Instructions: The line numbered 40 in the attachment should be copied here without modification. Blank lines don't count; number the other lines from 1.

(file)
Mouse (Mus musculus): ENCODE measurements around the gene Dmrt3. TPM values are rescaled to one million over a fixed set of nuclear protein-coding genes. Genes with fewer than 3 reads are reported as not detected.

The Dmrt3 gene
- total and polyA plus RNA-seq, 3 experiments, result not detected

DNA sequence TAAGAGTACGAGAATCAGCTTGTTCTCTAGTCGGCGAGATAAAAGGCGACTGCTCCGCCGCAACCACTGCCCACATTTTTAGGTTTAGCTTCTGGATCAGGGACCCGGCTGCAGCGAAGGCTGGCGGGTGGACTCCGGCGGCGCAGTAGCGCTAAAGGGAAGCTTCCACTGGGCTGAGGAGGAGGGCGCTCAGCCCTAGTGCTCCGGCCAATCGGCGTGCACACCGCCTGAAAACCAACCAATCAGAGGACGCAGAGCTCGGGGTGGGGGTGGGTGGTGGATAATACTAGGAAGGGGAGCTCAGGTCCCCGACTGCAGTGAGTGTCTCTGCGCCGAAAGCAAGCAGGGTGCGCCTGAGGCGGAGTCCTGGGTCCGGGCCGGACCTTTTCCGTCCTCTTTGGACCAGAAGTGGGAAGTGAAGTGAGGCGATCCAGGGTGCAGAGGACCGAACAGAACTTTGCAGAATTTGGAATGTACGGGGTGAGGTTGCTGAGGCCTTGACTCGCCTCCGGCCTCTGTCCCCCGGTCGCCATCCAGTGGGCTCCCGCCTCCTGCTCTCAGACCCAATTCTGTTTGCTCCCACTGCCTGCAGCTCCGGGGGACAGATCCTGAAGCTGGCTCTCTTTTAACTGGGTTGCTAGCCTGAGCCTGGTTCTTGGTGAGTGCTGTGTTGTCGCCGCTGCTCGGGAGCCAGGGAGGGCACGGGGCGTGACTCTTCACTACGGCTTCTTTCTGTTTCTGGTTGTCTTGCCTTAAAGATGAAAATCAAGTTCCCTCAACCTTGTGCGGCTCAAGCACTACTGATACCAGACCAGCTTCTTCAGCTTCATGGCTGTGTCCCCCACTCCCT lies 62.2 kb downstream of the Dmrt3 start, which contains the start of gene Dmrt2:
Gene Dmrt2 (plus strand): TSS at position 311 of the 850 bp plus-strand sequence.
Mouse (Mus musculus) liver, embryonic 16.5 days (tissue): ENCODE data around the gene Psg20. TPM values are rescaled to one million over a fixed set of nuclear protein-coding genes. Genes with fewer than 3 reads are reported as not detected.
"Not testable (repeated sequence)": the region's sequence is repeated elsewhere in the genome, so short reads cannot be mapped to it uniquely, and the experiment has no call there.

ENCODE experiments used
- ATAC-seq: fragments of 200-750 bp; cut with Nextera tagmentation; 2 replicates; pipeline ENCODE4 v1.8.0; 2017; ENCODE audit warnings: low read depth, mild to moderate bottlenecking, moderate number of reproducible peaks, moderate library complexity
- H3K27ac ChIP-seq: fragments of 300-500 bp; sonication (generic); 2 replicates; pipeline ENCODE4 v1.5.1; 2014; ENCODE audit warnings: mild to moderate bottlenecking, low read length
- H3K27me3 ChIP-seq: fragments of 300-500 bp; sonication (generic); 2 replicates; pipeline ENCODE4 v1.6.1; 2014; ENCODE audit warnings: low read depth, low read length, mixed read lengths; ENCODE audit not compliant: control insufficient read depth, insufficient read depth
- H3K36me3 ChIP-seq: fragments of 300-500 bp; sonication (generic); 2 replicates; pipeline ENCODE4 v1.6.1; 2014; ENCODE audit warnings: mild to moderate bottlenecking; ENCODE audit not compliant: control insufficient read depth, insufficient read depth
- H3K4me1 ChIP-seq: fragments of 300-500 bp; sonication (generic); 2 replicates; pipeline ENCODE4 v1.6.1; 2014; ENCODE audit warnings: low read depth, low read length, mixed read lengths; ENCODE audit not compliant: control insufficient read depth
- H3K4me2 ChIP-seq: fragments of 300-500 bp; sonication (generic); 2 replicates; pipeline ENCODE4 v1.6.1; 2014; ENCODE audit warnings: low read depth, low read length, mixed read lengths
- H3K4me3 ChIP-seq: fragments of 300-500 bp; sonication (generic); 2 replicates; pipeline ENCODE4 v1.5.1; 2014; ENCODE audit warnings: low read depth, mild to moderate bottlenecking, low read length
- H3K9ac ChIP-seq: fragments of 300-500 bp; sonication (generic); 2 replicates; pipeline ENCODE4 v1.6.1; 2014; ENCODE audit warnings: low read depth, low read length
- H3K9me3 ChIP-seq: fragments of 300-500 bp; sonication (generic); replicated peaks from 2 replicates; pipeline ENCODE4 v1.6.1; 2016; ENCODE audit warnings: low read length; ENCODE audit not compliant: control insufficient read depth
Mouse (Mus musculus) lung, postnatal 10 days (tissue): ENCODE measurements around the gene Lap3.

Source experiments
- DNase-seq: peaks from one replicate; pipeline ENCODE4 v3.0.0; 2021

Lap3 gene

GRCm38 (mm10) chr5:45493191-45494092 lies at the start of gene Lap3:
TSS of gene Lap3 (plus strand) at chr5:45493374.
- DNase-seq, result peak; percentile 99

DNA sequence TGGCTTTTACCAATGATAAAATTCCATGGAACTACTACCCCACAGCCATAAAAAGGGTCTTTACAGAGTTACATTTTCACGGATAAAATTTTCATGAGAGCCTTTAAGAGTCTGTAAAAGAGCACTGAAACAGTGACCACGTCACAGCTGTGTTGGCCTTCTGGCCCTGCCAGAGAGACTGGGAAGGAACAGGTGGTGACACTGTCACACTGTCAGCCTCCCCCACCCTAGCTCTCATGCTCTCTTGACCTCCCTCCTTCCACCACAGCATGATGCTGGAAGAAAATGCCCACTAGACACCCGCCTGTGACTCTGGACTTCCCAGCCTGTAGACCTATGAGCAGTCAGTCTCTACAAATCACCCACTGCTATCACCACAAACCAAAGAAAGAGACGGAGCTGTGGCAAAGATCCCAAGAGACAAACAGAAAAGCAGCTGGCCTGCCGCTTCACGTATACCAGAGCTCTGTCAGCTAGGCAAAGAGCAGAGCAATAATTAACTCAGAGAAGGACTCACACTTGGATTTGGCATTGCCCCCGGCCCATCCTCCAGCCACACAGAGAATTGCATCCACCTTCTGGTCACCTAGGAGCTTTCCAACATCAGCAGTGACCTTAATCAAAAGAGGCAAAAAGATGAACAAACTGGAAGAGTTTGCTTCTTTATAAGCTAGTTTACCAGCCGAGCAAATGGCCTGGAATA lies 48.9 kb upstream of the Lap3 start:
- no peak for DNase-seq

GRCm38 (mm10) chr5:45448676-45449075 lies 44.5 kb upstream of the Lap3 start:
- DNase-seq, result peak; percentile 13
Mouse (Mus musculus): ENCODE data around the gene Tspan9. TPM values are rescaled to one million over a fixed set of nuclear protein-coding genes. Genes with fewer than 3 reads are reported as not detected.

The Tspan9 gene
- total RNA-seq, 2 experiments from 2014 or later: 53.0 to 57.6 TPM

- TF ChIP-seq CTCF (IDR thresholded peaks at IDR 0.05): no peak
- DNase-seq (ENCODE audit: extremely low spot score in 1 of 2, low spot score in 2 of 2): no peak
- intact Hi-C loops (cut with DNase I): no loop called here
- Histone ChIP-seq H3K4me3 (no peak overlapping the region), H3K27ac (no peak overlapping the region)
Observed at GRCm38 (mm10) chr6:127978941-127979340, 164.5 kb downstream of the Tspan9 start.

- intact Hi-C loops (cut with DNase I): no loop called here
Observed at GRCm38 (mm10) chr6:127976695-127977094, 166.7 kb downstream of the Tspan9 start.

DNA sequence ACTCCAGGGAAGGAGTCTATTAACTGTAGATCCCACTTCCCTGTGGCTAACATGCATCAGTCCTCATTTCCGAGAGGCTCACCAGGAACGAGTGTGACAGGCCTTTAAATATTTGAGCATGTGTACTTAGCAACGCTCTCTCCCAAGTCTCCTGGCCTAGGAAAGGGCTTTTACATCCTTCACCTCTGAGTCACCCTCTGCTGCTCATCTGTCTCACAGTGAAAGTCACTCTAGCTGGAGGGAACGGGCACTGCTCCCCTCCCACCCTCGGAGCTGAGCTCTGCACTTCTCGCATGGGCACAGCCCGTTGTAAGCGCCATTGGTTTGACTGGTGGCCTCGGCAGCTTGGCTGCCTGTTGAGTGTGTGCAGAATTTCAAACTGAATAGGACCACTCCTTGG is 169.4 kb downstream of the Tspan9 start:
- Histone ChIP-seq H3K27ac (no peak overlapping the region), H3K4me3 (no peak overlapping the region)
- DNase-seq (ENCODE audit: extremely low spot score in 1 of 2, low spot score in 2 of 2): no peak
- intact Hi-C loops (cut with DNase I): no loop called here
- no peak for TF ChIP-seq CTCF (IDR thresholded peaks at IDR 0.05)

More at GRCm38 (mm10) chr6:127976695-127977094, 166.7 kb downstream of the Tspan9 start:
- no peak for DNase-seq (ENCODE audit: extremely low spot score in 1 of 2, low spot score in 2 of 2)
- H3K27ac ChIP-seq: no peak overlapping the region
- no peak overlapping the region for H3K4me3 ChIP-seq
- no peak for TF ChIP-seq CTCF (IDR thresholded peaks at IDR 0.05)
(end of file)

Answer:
- Histone ChIP-seq H3K27ac (no peak overlapping the region), H3K4me3 (no peak overlapping the region)